Such egregious insults have to be motivated by hatred – as opposed to GBH, which inferentially is inspired by love and therefore doesn’t merit police attention.

Well, given the choice between being called, say, a ‘Russkie fatso’ and being beaten within an inch of my life or, for that matter, having my car stolen, I know which I’d prefer.

According to Mr Glover, most people agree with me. If asked whether they’d prefer the police to investigate real, as opposed to most hate, crimes, their choice would be the same as mine.

Even the Crown Prosecution Service feels that way: only 16 per cent of  hate crimes reaching it via the police’s good offices are ever prosecuted. Yet the police have no choice but to follow the guidelines.

“What a sorry, and deeply shaming, tale this is,” concludes Mr Glover, and he’s right. Yet he doesn’t proffer an explanation, confining himself to answering the question ‘What?’ rather than the one that interests me most: “Why?”

Why, for example, is a murder motivated by racial hatred any worse than a murder inspired by money? Doesn’t that deny the absolute and equal value of every human life?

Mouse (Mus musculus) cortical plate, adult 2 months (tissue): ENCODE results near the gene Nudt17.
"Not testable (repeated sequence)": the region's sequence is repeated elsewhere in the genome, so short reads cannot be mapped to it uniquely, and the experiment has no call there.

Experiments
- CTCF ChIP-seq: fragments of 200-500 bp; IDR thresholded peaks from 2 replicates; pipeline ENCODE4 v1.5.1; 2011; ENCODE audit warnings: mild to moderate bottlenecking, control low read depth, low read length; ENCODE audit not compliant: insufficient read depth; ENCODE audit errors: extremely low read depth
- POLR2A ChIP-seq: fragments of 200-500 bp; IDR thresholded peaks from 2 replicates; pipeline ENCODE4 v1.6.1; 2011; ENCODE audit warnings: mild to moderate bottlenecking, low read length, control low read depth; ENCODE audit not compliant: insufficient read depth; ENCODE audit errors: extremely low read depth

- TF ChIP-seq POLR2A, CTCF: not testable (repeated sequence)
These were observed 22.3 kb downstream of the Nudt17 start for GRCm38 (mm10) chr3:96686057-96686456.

Why is robbing an old black woman of her food money any worse than doing the same thing to her white neighbour? Shouldn’t personal property be treated as equally inviolable in both cases?

The answer is really straightforward. A thug, a thief or a burglar commits a crime against the insignificant individual. But someone offending, say, a Muslim, a fat bespectacled gentleman or a black commits a crime against the state. And in our progressive time, the state counts for much more than the individual.

The ethos of political correctness, whence the notion of a hate crime derives, is actually a power tool, a way for a democratic state to control the populace by imposing uniformity. I call this method of government glossocracy, the government of the word, by the word and for the word.

A dictator whose power is based on the bullet is most scared of bullets; a glossocrat whose power is based on words is most scared of words. Therefore, to protect our glossocracy, purveyors of political correctness create virtual reality and shove it down people’s throats.

Nobody in his right mind thinks that, for example, maiming the English language by eliminating masculine personal pronouns would solve any real social problems, even supposing for the sake of argument that they exist.

The idea is not to protect the delicate sensibilities of women but to reassert the glossocratic power of the state.